Before Ray Kroc incorported McDonald's, Dick Spady had a vision to bring fast-food to Seattle. It was the early 1950's and America was on the move - in their cars that is - and looking for a place to easily park and enjoy the new American classic meal: Burgers, fries, and shakes.
It was a food revolution waiting to be tapped-in to by some local entrepreneurs.
In the summer of 1953, a then 29-year old Dick Spady, along with his two partners and co-founders, Warren Ghormley and "Tom" Thomas, defined their business goal as, "simply to serve fresh, high quality food at low prices with instant service." It was a model that continues to set the standard for fast-food even today. Yet, in 1953 not everyone thought it was a great idea. Bank executives told Dick he would never make a profit selling 19-cent burgers. But Dick saw the coming food revolution and what would soon become the American drive-in classics: 100% fresh beef burgers, hand-cut fries, and hand-whipped shakes.
On the morning of January 28th, 1954, the first Dick's Drive-In opened for business on N.E. 45th Street in Seattle's Wallingford neighborhood, not far from the University of Washington. The new restaurant was a smash hit. And, despite having to close a few days later because of a big snowstorm, it was the beginning of a beautiful relationship as Dick's customers came back for more.
Dick's Drive-In was part of an era of American innovation and youthful optimism. Bannister shattered the four-minute mile, Salk perfected the polio vaccine, Hemingway won the Nobel Prize for Literature, rock-n-roll was born, and a young Elvis sang his first great hits. Dick's Drive-In quickly became THE place in Seattle to meet your friends, show off mom and dad's new car, or just trade pocket change for a quick bite to eat.
The model worked so well, that a second drive-in was built on Capitol Hill in 1955, followed by Holman Road in 1960, Lake City in 1963, and Queen Anne in 1974. Unlike most of Dick's competitors, the drive-in's early success didn't convince the partners to turn the business into another national franchise. "My partners and I were family men, not traveling types," says Spady, "We were in this for the long haul, that's for sure, but not as a franchise. We wanted to keep our growth within the Seattle area."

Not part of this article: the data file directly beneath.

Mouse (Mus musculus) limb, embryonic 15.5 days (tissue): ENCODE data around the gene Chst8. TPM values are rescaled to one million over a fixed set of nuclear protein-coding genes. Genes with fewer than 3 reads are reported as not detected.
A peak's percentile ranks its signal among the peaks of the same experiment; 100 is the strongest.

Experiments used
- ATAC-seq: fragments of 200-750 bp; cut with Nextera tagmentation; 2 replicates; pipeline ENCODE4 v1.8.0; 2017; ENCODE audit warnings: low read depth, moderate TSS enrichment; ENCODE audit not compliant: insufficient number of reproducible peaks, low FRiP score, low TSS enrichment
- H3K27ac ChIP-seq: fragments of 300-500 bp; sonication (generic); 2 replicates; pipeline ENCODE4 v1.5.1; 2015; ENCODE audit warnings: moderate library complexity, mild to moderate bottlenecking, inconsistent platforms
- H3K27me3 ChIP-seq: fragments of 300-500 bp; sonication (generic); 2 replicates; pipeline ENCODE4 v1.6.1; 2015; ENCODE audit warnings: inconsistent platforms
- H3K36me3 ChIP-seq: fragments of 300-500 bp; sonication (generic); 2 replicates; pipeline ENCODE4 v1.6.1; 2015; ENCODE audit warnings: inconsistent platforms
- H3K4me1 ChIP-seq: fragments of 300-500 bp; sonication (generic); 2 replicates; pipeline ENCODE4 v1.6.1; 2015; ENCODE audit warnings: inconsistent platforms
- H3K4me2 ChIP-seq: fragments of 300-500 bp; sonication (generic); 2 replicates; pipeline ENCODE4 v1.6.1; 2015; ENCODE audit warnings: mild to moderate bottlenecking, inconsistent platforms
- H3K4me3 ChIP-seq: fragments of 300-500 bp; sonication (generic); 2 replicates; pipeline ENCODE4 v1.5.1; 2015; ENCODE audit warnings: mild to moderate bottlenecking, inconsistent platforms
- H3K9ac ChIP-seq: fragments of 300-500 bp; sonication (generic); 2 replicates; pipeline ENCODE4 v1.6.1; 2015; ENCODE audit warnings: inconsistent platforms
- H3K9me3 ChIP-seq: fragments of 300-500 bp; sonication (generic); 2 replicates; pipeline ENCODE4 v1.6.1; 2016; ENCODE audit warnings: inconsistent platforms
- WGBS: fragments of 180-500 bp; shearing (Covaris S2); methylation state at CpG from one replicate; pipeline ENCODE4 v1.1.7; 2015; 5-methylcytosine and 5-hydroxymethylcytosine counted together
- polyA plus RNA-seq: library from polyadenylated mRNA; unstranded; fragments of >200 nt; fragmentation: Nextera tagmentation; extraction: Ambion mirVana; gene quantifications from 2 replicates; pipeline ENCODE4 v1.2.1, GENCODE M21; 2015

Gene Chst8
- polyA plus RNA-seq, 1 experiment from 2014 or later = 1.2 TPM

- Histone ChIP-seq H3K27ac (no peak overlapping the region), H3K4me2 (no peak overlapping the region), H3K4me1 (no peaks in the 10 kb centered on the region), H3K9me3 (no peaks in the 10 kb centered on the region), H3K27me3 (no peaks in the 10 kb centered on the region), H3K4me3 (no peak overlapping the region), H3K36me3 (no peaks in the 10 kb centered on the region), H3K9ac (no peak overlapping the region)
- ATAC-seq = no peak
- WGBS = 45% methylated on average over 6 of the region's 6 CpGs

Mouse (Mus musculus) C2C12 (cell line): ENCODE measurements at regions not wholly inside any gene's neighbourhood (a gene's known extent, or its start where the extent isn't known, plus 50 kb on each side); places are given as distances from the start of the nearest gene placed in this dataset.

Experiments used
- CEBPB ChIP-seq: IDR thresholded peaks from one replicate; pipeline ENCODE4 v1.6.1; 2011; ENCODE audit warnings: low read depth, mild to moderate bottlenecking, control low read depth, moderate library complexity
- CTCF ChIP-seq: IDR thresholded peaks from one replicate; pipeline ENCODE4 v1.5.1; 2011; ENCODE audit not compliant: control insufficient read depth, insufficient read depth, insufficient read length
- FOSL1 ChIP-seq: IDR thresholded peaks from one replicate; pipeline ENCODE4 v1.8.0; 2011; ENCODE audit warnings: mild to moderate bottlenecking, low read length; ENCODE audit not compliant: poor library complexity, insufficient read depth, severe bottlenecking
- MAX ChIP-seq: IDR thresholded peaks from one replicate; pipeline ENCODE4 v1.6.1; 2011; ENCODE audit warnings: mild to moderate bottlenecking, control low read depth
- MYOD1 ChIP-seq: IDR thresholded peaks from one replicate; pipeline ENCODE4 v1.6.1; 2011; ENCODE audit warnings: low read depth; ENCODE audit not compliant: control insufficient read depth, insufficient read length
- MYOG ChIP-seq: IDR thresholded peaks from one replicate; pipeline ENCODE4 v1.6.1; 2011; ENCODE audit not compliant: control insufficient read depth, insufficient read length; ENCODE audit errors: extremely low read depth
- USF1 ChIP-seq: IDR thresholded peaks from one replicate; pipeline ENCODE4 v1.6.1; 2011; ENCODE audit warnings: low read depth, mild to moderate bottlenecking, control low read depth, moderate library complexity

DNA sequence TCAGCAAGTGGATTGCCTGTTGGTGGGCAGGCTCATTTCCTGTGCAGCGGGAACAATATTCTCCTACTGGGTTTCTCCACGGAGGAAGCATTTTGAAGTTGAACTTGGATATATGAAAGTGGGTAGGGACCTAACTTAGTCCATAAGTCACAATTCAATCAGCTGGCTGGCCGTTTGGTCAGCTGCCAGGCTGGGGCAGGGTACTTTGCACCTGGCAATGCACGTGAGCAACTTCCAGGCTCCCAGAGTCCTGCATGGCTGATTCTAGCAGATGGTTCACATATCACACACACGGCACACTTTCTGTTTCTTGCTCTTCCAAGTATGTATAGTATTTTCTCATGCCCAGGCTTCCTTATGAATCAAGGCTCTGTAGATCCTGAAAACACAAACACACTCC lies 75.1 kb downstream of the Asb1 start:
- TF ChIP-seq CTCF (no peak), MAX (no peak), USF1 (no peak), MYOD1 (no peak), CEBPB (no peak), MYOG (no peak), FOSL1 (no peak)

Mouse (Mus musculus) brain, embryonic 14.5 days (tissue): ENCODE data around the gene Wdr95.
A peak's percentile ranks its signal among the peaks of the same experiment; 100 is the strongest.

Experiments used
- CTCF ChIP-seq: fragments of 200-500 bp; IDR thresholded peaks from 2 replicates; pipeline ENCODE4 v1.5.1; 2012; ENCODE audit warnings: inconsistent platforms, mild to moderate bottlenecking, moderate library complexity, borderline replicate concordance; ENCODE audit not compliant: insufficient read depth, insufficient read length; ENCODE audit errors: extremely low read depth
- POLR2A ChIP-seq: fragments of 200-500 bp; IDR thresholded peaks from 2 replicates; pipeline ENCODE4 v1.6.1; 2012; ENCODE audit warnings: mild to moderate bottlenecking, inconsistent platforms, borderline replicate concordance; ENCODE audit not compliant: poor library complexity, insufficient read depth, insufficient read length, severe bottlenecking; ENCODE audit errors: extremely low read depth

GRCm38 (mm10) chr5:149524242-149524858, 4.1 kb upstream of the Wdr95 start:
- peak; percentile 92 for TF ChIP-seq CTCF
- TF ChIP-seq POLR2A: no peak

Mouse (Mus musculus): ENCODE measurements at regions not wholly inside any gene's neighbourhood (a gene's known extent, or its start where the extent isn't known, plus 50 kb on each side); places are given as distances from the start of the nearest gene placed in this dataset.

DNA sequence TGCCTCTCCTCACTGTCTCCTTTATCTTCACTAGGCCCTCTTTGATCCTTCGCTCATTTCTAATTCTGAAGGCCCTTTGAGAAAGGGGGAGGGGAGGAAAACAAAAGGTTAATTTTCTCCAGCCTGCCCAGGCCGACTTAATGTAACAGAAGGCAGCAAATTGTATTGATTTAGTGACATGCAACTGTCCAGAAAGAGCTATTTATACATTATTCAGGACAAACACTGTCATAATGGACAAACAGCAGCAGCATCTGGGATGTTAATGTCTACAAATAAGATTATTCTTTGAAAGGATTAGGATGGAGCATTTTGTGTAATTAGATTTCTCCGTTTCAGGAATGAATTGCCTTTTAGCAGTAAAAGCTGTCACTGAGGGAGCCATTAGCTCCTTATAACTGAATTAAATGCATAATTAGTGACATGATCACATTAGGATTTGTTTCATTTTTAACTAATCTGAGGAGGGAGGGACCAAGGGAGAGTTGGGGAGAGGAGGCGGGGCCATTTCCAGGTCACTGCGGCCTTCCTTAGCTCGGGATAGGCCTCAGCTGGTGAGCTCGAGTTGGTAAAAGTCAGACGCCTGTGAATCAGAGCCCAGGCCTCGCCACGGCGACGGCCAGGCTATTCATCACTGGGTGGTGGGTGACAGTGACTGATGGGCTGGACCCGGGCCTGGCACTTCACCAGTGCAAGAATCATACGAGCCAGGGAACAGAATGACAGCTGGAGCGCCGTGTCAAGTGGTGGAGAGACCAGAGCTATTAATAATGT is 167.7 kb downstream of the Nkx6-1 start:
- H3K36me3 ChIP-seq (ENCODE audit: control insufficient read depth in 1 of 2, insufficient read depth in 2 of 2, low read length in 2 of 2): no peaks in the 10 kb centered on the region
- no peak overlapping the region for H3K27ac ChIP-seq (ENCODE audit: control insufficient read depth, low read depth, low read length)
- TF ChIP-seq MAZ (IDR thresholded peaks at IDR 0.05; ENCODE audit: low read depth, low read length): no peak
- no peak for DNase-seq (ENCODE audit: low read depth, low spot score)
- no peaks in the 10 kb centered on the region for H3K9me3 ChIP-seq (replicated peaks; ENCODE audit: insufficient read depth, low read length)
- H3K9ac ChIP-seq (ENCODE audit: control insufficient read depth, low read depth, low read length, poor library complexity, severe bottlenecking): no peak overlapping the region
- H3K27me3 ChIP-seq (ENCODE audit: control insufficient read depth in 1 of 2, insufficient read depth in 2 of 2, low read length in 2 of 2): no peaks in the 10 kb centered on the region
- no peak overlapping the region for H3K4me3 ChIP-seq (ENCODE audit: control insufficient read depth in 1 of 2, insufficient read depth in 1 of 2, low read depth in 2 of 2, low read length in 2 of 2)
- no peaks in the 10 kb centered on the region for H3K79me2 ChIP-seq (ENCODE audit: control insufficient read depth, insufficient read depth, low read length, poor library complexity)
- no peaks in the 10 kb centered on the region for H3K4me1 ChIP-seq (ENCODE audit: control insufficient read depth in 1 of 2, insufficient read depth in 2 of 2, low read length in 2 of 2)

Through the decades, mini-revolutions have occurred. In the late 1950's instead of waiting in separate lines for fries and burgers, you could place an entire order ALL at the same window. Then in 1971 two new burgers were added to the menu: The Dick's Special with lettuce, mayonnaise and chopped pickles, and the famous and award-winning Dick's Deluxe, similar to the Special but with twice the beef and melted cheese. In the early 1970's Dick's also dropped orange soda and added diet Coke. But that's about it.
Then, in 1991 after 35 years, the Spady family bought out the other two co-founders and a second generation of Spady's joined the family's restaurant business.
The Spadys knew that Dick's brand appeal was that the drive-in never changed, and that people knew exactly what they were going to get -- quality food, low prices, and instant service.
Then, after 37 years, it was time to make history again, and Dick's asked their customers where to build the next new restaurant. Over 115,000 people voted in an online poll, "north" won and Edmonds was eventually selected as the new location for the sixth drive-in. The online poll and new drive-in announcement was named one of Seattle's "Top 10 Stories"of 2010.
When the Edmonds drive-in opened in October of 2011, it broke all company sales records and over 800 people joined in the opening ceremonies!
In addition to quality food, low prices, and instant service, Dick's believes in investing in their employees and their community. We offer the highest wages in the industry and provide 100% employer-paid health insurance coverage even to part-time employees. Dick's has given over $1.2 million in employee education scholarships and over $500,000 to local charities that serve the homeless through the customer-funded "Change for Charity" program.
Unlike its franchised competitors, Dick's rarely advertises and instead relies on social media to stay in touch with customers. Dick's online community includes over 204,000 Facebook fans and thousands of Twitter followers.
As the Seattle-area's hometown favorite burger joint, that customer loyalty is expressed with numerous awards such as KING 5 "Best of Western Washington," Readers Choice awards from Seattle Magazine, Seattle Weekly, and Seattle Met Magazine. In March 2012, Esquire Magazine named Dick's Drive-In "America's Most Life-Changing Burger" due to the enthusiastic online voting and passionate support from loyal customers.
"Our most valuable recommendations come from multiple generations of satisfied customers in search of great burgers, homemade fries, hand-whipped shakes, and old-fashioned hot fudge sundaes," says Jim Spady, company Vice President and son of Dick. "We're honored that people keep coming back to make memories and to enjoy great food."